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Who Said the Democrats Can’t Do Anything Right?

Posted by Chance on January 19, 2007

From ABC News

The House rolled back billions of dollars in oil industry subsidies Thursday in what supporters hailed as a new direction in energy policy toward more renewable fuels. Critics said the action would reduce domestic oil production and increase reliance on imports.
[…]
The legislation would impose a “conservation fee” on oil and gas taken from deep waters of the Gulf of Mexico; scrap nearly $6 billion worth of oil industry tax breaks enacted by Congress in recent years; and seek to recoup royalties lost to the government because of an Interior Department error in leases issued in the late 1990s.
[…]
“The oil industry doesn’t need the taxpayers’ help. … There is not an American that goes to a gas pump that doesn’t know that,” said Majority Leader Steny Hoyer, D-Md. Pump prices topped $3 per gallon last year as the oil industry earned record profits.
[…]

I don’t know enough about the leasing issue to comment on it, but I do agree with the rolling back of subsidies. However, the Democrats will probably just redirect the subsidies to renewable energy sources, as the article implies.

I am against subsidies for any source of energy. People want to make money. If there are legitimate renewable sources, they will be found.

Update. Cato has their take on the issue.

…There is no identifiable market failure that might cause private actors to significantly under-invest in domestic oil production. In practice, however, the Democrats are simply transferring subsidies from one energy sector to another with no net reduction of taxpayer funds going to corporate in-boxes. Moreover, they are sneaking in energy-tax increases under the rhetorical cover of a war on subsidies. Accordingly, there is little reason for conservatives to get particularly excited.
[…]The case for oil subsidies is laughably thin. Proponents argue that the more you subsidize oil production, the more oil you’ll get, and that, after all, is a good thing for consumers when gasoline prices are around $2.25 a gallon. Unfortunately, there’s simply not enough unexploited oil in the United States that might be exploited as a consequence of those subsidies to greatly affect world crude oil prices.
[…]
In short, eliminating — or at least, cutting back on — federal subsidies to the oil and gas business is a fine idea. But that’s not exactly what the Democrats have in mind.

The article also goes on to discuss the leasing issue, and you can follow the link if interested.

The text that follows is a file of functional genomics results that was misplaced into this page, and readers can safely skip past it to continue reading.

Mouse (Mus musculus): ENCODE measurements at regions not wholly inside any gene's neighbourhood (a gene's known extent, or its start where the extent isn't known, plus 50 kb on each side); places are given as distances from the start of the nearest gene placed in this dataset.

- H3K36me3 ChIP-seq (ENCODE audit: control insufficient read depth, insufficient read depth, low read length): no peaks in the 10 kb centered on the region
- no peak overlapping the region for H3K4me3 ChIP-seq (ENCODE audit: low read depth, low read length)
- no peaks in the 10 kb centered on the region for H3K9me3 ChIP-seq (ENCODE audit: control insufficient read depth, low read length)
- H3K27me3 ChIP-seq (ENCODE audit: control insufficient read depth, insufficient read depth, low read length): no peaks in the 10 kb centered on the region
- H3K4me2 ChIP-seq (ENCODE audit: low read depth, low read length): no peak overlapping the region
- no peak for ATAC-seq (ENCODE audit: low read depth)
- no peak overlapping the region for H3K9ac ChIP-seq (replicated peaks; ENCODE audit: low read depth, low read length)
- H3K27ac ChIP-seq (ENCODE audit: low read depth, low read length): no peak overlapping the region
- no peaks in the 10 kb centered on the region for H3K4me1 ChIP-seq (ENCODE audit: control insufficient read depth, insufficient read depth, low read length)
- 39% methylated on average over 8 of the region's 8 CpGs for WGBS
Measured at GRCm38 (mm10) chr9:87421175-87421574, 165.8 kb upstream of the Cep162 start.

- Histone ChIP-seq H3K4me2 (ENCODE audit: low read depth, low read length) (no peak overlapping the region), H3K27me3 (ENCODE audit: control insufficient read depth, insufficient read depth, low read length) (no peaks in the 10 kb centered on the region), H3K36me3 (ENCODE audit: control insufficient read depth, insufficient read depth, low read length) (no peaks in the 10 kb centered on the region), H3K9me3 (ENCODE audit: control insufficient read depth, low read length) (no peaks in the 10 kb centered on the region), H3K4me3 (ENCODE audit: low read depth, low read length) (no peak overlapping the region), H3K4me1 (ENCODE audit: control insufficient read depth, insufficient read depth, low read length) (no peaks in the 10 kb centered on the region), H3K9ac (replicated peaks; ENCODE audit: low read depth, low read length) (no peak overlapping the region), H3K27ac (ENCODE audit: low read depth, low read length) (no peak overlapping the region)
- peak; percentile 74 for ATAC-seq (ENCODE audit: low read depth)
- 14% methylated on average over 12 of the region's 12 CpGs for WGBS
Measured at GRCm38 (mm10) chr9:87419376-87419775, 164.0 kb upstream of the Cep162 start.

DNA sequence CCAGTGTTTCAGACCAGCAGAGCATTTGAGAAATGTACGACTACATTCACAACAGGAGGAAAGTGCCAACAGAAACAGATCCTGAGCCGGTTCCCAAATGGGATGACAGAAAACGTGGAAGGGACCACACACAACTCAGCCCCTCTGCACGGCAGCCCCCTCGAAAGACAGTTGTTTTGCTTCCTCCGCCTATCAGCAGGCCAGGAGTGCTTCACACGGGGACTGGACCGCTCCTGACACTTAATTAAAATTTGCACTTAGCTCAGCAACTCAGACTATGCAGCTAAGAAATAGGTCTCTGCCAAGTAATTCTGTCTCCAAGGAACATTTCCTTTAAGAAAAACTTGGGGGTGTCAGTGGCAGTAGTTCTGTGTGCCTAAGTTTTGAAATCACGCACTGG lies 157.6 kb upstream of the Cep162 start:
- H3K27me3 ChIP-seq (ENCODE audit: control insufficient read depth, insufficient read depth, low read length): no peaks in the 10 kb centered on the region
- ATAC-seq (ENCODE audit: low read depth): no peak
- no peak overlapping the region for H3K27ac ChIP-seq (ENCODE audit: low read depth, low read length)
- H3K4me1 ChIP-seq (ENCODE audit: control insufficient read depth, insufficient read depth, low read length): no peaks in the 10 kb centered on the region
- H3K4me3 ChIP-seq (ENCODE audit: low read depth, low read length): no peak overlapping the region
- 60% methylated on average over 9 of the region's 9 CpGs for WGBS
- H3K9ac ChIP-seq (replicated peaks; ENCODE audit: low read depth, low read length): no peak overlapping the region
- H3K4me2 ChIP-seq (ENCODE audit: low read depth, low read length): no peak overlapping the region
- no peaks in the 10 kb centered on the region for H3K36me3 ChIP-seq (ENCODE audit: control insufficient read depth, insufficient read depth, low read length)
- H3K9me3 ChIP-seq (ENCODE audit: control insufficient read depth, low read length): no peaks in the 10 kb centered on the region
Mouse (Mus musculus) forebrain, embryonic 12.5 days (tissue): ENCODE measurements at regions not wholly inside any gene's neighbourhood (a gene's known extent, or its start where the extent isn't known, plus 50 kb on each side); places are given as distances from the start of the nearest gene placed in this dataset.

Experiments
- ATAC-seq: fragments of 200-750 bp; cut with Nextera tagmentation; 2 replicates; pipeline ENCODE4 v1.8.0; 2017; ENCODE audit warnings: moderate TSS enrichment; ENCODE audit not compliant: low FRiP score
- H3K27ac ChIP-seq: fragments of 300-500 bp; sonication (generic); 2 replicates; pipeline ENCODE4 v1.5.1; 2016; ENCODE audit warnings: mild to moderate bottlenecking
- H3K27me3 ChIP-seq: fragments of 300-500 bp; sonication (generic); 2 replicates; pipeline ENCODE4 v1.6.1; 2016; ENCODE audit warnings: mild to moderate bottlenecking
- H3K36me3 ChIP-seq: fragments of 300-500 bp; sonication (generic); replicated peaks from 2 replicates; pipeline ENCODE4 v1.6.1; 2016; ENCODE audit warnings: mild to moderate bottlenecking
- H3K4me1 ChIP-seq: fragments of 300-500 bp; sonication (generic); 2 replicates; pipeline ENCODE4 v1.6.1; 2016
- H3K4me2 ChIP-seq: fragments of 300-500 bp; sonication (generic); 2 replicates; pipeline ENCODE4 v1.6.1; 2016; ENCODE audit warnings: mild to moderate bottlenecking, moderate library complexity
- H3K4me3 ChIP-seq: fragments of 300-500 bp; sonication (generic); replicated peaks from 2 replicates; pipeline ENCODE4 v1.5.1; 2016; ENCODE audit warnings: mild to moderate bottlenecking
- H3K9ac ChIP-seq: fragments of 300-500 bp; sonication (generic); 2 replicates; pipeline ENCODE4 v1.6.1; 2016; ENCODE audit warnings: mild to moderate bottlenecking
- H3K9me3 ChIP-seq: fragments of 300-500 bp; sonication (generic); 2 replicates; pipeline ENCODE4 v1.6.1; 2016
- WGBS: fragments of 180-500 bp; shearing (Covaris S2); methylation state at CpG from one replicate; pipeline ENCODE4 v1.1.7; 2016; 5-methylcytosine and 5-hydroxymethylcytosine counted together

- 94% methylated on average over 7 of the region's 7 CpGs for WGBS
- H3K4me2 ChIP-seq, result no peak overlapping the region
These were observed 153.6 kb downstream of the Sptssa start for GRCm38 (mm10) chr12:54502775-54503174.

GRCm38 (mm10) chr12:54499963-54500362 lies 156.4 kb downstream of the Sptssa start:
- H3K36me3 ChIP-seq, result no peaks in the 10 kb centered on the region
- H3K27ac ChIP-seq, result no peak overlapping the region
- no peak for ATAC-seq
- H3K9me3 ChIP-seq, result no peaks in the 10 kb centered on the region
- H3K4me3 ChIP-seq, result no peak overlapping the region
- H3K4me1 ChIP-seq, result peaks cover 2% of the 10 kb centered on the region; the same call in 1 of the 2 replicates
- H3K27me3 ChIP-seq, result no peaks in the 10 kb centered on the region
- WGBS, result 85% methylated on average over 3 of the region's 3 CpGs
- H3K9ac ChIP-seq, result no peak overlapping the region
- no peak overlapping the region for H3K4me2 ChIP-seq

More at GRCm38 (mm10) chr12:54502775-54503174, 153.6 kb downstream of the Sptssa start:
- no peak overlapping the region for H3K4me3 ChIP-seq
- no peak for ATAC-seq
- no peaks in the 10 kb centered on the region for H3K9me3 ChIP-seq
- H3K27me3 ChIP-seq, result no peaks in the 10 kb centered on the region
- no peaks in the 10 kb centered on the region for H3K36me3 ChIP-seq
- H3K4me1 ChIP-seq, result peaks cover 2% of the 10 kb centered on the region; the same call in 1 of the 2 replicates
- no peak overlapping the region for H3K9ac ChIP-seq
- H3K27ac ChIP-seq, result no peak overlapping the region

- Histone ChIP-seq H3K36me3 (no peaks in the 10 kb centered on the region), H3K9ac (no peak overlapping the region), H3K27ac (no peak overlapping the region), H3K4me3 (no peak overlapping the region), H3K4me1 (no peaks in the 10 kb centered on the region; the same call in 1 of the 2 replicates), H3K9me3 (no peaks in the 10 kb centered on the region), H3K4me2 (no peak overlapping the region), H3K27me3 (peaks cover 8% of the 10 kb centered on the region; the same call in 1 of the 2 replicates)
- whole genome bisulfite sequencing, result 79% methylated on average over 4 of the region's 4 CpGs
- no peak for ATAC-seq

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3 Responses to “Who Said the Democrats Can’t Do Anything Right?”

  1. Michael Westmoreland-White said

    What to do: As the Environmental Defense Fund has written Congress, it must NOT supplement favored renewable technologies. It could help invest in getting some things off the ground, but the most successful way for BOTH energy independence and reversing global warming is to set strong carbon emission caps and let the market find the best ways to meet them–then the best clean technologies will flourish.

    Investing in infrastructure to jump-start clean techs is one thing: subsidies for favored projects is another.

  2. Dan Trabue said

    “I am against subsidies for any source of energy.”

    Fossil fuels are going away – maybe sooner rather than later (affordable petroleum, anyway). Demand is increasing.

    I’m wondering what you think is a valid answer. I’m against Big Gov’t and wasteful spending. I’m not opposed to wise investing. And if ever there were a time for wise investing, now is that time.

    Good to see some new posts here, Chance.

  3. Chance said

    Hey Dan, sorry I haven’t been posting as often, I hope to post more, but maybe mix politics in with a few other things.

    I’m well aware of the need for new sources of energy, I just see the gov’t’s role as smaller than most people. I think if the technology is there, people will find it. I think the market is just begging for a new source of energy. No, it is not happening as fast as we like, but it will either take time, or we may have to face the facts that newer sources will be more expensive (but maybe more sustainable), so we may have to wait until oil gets a little more expensive. I see government with reference to technology as the Pointy-Haired Manger of Dilbert. Politicians don’t know what works, but engineers and scientists do.

    In other words, I see the investing and discovery up to people, not the government, just like it was with oil or coal or wood or the invention of the wheel, electricity, etc…

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